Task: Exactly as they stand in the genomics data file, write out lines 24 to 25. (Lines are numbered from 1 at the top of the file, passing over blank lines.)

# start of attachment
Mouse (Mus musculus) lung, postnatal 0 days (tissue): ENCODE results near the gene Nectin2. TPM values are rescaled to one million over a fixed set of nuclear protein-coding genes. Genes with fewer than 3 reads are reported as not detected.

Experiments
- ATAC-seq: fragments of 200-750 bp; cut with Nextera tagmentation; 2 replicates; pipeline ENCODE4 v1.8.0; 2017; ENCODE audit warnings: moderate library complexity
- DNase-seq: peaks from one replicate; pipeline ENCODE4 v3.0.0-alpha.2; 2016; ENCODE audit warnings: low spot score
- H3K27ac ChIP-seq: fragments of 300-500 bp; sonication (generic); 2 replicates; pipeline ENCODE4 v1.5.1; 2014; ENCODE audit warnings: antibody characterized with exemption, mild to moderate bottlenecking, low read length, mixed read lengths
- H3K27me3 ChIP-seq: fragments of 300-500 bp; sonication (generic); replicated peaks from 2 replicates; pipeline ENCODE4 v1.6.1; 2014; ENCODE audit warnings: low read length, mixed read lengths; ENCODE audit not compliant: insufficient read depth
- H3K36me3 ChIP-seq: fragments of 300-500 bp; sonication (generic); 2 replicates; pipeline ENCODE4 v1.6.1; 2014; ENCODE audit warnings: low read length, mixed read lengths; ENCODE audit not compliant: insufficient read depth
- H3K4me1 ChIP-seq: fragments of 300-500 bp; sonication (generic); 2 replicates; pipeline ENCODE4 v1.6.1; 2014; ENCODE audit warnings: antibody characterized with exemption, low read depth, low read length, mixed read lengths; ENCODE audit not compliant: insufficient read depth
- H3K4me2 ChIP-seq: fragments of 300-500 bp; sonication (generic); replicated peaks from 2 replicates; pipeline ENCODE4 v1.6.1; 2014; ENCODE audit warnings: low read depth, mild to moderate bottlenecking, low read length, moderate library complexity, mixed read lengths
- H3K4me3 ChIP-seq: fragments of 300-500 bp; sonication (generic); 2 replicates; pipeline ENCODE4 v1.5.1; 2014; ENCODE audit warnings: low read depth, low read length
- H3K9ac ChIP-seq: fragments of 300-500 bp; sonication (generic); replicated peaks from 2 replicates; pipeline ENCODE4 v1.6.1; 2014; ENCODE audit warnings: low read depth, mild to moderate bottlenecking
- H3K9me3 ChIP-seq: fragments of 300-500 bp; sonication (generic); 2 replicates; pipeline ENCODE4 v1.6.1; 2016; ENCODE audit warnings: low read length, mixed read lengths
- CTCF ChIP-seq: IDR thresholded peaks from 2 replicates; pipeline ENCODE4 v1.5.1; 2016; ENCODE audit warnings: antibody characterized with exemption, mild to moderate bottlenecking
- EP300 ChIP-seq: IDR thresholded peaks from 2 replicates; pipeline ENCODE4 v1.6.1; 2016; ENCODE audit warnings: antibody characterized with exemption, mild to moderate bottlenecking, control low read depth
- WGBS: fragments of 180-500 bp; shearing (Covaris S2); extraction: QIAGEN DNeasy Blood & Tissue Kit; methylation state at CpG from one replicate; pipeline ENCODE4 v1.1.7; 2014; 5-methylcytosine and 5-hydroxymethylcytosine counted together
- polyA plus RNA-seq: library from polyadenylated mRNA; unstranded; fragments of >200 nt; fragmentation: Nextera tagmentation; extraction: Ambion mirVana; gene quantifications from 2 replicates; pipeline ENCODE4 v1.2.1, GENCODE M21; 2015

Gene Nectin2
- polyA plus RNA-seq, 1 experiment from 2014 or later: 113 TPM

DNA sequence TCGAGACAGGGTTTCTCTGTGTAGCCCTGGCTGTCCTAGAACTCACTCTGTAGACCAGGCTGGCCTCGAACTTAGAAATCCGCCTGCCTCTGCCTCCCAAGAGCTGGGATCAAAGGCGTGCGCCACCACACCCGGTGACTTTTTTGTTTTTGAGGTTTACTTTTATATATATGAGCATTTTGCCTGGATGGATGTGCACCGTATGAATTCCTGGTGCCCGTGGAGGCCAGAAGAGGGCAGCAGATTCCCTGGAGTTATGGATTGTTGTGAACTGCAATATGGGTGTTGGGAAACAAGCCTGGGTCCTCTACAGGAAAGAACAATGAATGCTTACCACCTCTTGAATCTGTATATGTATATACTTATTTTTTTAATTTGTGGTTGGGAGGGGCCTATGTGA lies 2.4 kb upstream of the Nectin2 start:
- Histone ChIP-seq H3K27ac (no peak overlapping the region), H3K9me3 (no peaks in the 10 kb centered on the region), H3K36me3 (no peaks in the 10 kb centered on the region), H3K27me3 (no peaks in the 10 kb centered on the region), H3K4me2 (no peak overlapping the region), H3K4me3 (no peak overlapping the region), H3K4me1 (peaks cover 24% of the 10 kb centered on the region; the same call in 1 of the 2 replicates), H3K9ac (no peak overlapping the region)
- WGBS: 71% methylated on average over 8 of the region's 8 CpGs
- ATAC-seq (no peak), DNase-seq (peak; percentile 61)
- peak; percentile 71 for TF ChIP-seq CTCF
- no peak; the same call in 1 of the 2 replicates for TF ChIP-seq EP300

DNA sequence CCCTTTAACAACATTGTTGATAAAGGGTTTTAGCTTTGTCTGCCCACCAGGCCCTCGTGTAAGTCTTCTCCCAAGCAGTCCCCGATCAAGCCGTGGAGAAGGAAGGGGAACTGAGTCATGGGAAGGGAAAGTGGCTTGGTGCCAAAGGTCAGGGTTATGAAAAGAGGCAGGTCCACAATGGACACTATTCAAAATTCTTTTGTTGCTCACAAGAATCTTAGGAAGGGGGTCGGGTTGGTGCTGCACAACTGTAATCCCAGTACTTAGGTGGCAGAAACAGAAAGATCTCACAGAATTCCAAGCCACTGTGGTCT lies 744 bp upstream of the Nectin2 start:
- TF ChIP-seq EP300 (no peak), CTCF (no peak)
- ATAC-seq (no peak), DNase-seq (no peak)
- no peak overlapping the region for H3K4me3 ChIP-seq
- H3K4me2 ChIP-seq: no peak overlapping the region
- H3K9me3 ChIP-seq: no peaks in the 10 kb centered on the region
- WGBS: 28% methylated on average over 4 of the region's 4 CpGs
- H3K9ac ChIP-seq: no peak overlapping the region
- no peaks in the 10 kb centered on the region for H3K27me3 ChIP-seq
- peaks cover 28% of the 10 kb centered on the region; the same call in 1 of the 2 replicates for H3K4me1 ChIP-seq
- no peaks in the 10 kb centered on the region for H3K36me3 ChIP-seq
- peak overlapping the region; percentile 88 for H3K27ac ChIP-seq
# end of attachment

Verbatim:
- no peak; the same call in 1 of the 2 replicates for TF ChIP-seq EP300

DNA sequence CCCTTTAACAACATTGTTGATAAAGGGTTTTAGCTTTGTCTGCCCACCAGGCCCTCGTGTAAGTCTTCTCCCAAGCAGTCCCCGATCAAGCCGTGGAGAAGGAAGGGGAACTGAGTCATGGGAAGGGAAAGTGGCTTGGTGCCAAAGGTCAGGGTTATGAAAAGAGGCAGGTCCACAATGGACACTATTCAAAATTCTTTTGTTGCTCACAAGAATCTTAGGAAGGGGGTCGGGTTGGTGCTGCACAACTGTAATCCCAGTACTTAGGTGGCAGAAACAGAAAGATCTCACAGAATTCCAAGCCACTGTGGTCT lies 744 bp upstream of the Nectin2 start: